Vintage Apples

November 2nd, 2008

What with post-pepper depression and pre-election tension, my blog muse fell silent. I needed something new and different for inspiration and found it yesterday at Vintage Virginia Apples. Did you ever go to a wine tasting where there were so many different wines that you left confused instead of educated? This was almost like that. Lots of apples available to taste and buy and not a McIntosh or Red Delicious in sight. I read through their catalog online before I got there and had in mind a few particular varieties that I wanted to try.

Black Twig is a longtime favorite of mine, but I wanted to compare it to Arkansas Black. Do I have a new favorite? Maybe. At this moment in time, Arkansas Black has a brighter, sweeter, almost berry-like flavor. The catalog says, however, that Black Twig must be stored for a while in order to develop its flavor. We’ll have to wait for the final comparison, or perhaps there shouldn’t be a comparison – Arkansas Black is good to eat now, and Black Twig will be just as good to eat later (fingers crossed because I bought a lot more Black Twig than Arkansas Black).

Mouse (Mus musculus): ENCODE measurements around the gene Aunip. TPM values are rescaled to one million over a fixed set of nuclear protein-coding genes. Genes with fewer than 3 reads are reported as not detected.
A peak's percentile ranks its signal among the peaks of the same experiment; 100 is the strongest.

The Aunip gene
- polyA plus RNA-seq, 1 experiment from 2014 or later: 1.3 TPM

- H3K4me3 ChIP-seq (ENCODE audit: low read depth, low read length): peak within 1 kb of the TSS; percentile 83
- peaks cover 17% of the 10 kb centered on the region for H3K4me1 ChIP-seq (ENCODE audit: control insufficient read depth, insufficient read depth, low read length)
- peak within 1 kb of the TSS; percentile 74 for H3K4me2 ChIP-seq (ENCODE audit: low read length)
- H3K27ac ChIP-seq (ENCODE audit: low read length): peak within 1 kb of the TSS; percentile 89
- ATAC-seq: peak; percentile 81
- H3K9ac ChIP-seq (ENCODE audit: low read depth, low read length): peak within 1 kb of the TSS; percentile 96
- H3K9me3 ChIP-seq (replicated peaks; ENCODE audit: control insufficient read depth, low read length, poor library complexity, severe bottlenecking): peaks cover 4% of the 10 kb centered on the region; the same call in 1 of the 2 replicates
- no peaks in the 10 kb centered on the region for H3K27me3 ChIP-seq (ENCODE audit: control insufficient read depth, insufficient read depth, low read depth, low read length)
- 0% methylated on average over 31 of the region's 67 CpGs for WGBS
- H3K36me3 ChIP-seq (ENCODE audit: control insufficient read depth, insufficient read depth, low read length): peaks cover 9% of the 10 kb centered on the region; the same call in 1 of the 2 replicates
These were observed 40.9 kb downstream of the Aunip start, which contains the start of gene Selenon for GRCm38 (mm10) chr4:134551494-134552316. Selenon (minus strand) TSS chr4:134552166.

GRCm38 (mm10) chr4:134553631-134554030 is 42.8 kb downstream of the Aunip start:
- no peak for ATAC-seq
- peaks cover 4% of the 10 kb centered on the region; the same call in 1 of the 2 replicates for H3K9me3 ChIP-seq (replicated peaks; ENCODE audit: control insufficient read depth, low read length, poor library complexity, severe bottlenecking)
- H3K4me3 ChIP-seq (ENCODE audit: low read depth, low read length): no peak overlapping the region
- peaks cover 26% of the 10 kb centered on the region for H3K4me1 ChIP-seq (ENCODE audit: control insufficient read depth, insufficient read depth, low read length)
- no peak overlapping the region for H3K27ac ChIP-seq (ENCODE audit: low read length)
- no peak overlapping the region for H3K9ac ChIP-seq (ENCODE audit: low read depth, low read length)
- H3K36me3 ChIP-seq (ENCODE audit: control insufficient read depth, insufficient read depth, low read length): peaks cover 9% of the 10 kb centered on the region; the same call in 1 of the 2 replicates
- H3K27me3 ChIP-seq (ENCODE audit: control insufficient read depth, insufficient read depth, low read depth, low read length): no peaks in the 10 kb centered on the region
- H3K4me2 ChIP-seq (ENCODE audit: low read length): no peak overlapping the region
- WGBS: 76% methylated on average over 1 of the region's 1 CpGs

I was tempted by the appearance of a pink-blushed one, tasted it, liked it, bought it, and forgot her name. Sorry. Should have taken notes.

Thomas Jefferson is said to have grown Pomme Gris at Monticello, and Jefferson had excellent taste. You wouldn’t guess how good this apple is from the way it looks. It’s not really gris, but more of a dull indistinct yellow-brown. Inside, the yellow flesh is crisp, slightly dry, quite sweet, with a lingering “apple” flavor. This one is definitely on the shortlist for the prospective orchard at Tangled Branches South.

And I can’t leave off without saying a good word for the cider – pricy, $10 a gallon, but very very very good. This is the best cider I’ve tasted in a long time. Right up there with Edwards‘ and that’s saying something.

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